We love children. We love the way their curiosity leads them to read and explore.
That’s why I created Kid Scoop … to feed their curiosity and bring them the magic of reading. Every part of the Kid Scoop page entices children to follow their curiosity and discover the mysteries of science, how math works to solve problems, the values of history, geography and literature.
After my work as a teacher and 30 years creating Kid Scoop, we know that children think Kid Scoop is fun, fun, fun. But children also reveal in their thousands of letters to us, and to newspaper publishers, that kids enjoy learning things, too.
What more could parents, your subscribers, want for their children — to have fun with learning, fun with reading. To grow in skills and knowledge. Parents want the very best for their children. When they see their children enjoy learning skills and knowledge with Kid Scoop, they have a deeper commitment to your newspaper.
So, I must admit that when I meet with publishers who are considering publishing Kid Scoop in their newspapers, I focus on the connection between children and circulation. Because your circulation numbers have faces — the faces of children you are serving.
A publisher once told me, “You know, Vicki, I started Kid Scoop to drive circulation. I didn’t realize how much goodwill it would also provide. I get people stopping me on the street to say thank-you!”
Publishers have told us over and over again that publishing a few initial Kid Scoop pages quickly generates revenue and circulation because …
“Our advertising sales staff finds Kid Scoop a product that is fun to sell,” says Bill Sullivan, associate publisher at Gold Country Media, publisher of six local papers in the towns near where gold was first discovered in California in 1848. Gold Country Media already has acquired “kid-themed” advertisers to sponsor the weekly full-color page. Advertisers include a candy store (offering a coupon for kids), preschools and even a foreign exchange student organization seeking host families. The organization reported that they quickly received phone calls from families wanting to host students from abroad after the banner ad ran at the bottom of the Kid Scoop page.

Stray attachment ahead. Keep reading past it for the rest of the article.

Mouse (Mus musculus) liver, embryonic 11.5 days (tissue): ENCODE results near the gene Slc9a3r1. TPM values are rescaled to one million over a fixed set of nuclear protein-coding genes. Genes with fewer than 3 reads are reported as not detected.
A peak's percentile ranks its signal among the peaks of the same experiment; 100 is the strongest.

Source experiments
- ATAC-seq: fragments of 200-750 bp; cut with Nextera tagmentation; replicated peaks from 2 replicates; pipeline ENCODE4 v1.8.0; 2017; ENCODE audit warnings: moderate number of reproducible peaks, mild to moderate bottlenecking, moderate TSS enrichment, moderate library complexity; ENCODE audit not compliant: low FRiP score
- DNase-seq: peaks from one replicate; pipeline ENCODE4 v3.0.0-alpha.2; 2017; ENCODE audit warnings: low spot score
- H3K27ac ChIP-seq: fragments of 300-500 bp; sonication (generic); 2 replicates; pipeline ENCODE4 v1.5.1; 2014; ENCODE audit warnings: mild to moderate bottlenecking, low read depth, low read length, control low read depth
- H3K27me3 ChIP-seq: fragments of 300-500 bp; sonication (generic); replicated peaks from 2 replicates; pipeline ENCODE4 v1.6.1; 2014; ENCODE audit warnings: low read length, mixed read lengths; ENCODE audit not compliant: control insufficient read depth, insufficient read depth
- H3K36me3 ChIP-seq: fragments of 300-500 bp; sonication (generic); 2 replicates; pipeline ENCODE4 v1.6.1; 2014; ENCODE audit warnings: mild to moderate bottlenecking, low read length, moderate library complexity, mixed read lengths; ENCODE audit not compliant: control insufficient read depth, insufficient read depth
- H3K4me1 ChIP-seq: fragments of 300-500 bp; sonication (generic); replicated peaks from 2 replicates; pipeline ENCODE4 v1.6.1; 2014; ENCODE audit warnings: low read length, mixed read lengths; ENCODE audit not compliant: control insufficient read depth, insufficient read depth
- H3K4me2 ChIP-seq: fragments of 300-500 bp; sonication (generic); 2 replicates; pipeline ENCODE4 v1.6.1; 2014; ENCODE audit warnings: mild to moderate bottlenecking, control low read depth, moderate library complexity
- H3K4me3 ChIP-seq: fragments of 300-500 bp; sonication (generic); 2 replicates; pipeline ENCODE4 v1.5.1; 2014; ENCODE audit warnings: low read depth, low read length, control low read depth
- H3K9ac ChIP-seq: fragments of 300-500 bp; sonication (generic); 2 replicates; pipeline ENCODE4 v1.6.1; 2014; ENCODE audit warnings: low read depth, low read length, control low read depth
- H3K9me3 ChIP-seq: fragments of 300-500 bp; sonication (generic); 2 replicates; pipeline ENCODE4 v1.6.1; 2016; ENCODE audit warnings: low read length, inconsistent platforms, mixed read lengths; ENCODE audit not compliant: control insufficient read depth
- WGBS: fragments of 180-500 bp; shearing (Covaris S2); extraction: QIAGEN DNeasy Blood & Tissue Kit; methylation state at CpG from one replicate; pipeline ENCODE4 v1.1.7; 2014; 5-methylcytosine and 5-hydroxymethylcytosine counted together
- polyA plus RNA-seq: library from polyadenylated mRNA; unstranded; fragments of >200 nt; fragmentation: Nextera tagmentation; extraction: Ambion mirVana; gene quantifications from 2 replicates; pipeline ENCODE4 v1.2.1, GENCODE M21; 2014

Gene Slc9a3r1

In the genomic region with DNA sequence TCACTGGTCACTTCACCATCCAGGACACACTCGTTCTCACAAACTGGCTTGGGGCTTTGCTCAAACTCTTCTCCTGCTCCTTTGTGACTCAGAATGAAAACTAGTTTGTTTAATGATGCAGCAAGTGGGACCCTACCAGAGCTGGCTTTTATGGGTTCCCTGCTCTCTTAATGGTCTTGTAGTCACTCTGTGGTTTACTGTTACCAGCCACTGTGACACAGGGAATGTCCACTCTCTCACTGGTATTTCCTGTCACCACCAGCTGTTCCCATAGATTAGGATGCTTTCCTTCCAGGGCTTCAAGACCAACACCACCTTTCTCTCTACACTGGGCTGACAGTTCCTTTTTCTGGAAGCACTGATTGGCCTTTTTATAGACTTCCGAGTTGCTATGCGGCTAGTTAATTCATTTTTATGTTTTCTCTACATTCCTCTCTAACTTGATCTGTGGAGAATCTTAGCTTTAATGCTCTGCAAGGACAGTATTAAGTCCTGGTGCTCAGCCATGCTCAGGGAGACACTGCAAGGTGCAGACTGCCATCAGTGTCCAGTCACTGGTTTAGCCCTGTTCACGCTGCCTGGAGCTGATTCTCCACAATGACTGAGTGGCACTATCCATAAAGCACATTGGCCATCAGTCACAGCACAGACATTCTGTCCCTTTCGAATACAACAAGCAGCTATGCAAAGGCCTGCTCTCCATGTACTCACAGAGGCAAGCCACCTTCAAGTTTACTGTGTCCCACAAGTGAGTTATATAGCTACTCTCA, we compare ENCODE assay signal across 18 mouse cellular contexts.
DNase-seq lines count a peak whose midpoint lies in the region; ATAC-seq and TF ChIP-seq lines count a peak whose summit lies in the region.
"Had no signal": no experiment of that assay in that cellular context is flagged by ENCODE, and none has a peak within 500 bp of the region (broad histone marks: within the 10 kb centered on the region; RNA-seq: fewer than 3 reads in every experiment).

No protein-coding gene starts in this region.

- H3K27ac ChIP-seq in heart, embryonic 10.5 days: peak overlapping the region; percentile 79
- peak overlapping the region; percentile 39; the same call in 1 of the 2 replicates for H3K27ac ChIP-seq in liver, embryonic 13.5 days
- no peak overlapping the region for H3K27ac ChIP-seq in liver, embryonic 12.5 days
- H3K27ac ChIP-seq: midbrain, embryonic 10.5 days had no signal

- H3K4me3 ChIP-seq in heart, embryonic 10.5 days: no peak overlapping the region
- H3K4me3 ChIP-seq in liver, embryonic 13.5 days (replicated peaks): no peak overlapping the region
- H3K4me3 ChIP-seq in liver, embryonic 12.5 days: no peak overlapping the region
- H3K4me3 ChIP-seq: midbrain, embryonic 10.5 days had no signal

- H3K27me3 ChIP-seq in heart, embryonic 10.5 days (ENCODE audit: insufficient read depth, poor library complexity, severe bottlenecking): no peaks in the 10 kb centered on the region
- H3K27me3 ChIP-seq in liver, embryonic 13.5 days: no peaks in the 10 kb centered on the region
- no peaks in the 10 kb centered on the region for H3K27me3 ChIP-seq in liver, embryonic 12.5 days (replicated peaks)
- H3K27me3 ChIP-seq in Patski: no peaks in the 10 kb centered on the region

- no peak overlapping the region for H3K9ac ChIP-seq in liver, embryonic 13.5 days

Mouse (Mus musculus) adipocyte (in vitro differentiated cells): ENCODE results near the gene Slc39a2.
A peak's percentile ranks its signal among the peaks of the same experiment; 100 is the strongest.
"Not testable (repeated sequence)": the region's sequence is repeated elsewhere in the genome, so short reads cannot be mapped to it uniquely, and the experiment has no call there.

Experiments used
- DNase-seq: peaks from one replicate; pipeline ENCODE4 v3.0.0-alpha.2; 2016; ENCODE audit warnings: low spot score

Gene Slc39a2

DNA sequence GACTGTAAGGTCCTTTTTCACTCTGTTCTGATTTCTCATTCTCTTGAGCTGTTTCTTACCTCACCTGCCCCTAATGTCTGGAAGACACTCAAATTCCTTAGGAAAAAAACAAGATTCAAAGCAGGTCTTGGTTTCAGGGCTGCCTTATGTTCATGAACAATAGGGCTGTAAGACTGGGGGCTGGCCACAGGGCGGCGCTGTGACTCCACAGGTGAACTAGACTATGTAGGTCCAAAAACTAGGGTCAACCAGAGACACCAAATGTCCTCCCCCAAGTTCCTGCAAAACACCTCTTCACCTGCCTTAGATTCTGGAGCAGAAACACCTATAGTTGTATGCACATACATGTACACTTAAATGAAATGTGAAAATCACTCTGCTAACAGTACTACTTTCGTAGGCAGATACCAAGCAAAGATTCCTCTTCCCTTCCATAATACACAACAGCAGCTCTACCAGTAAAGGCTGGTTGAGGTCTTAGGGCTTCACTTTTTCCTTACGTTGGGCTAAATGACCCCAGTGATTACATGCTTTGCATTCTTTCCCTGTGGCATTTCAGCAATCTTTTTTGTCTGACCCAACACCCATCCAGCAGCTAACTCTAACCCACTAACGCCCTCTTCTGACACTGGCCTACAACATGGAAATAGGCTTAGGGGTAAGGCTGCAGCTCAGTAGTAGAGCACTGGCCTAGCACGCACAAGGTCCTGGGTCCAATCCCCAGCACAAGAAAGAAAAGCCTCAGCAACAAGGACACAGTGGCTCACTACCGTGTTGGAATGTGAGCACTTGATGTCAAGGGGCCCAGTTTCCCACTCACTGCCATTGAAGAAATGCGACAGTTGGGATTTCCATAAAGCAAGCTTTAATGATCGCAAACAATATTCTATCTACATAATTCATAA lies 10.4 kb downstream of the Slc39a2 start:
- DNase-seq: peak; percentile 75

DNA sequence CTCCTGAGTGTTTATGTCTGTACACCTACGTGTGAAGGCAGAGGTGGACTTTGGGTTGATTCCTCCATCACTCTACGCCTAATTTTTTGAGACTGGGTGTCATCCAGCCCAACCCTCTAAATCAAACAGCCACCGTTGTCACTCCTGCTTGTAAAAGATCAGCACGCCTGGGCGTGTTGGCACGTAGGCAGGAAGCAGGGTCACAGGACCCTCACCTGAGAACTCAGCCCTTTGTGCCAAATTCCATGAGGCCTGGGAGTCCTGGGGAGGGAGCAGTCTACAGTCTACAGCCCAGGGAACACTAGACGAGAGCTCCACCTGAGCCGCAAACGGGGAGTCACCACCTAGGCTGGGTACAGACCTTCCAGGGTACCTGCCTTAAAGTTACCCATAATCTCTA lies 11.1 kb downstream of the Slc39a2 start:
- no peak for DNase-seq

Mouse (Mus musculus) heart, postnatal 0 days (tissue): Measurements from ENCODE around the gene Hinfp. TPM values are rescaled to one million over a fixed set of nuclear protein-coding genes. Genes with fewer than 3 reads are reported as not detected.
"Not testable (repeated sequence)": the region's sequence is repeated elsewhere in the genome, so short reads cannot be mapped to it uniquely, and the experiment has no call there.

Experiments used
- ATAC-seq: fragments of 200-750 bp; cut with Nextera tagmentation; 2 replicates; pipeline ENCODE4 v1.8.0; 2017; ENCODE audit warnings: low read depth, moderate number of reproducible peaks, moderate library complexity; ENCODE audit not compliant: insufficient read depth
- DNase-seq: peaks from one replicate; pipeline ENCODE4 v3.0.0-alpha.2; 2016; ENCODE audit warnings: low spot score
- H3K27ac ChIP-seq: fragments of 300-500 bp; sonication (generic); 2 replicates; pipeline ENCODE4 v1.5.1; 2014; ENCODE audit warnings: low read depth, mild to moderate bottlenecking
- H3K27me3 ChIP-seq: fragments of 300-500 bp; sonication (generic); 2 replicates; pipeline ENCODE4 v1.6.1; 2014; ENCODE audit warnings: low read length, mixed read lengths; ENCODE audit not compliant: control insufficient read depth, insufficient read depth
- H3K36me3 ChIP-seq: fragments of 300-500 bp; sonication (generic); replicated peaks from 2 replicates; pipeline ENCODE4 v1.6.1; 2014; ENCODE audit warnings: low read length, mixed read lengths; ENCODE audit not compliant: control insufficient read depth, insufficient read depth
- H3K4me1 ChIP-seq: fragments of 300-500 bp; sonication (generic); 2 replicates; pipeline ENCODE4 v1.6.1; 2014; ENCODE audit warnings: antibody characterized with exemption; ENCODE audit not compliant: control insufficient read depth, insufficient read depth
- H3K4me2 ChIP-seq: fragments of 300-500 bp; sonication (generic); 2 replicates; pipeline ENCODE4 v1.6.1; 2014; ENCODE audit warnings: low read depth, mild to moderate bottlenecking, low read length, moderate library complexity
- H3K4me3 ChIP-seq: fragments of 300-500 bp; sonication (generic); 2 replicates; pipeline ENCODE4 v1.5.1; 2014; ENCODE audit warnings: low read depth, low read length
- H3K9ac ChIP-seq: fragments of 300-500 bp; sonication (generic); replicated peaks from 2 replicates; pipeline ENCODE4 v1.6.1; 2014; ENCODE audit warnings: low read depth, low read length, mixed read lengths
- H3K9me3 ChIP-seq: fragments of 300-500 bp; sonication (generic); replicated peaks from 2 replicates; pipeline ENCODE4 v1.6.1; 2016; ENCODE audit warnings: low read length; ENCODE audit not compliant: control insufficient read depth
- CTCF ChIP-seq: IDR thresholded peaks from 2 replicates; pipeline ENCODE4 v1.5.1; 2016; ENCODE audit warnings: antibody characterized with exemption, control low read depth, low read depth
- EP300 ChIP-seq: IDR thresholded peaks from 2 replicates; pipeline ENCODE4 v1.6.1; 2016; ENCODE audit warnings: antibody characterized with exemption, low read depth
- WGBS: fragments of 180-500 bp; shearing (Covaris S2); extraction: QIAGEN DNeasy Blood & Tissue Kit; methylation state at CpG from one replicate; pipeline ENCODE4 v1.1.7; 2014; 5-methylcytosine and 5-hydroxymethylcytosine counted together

“Kid Scoop has attracted advertisers who didn’t typically buy ad space. The big oil and communications companies wanted to support education, so they became sponsors of the page.” — Steve Fountain, publisher of the weekly Fort Stockton Pioneer in Texas.
“We zeroed in on those who didn’t advertise much and pitched having them become education partners with us. They’ve continued on six-month contracts. This covers the costs of content and extras, too.” — Jessica Prevatt, advertising and production manager, The Baker County Press, Florida.
“When the schools closed, parents increased their purchases of the Navajo Times at supermarkets, gas stations, bookstores and gift shops.” — Vernon Yazzie, advertising department director, and Navajo himself with a Bachelor of Fine Arts degree from the New Mexico State University.
Kristen Weaver of the Wilson County News in Floresville, Texas, uses an annual subscriber renewal letter to ask for donations for the NIE program. “First a trickle, then it became a flood! Our readers are the main contributors to the NIE program,” she said. She also has a dedicated group of business sponsors and gives them publicity and visibility.
In the small town of Astoria, Oregon, where Lewis and Clark’s Corps of Discovery encountered the Pacific Ocean, the residents live primarily off the sea. The population of under 10,000 has drawn fishermen from around the world. Their catch feeds the town’s large fish processing plants. Many of the workers are new to the English language.
During the 21 years the Daily Astorian has been publishing Kid Scoop, teachers in the school district incorporated the Kid Scoop page into daily classroom lesson plans. The children used the Kid Scoop page in class, then would take it home.
“The school district reported to us that the parents themselves were using the page at home,” Jeremy Feldman, circulation and marketing director at the Astorian, said. “The vocabulary is easy, and the page is so colorful that parents found it enjoyable. In addition, they learn about science and history in the United States, right along with their children.”
Revenue and Circulation —In short, devote part of your business model to the educational needs of children and you will grow revenue and circulation. It makes sense and cents! (Actually lots of dollars— let me tell you how!)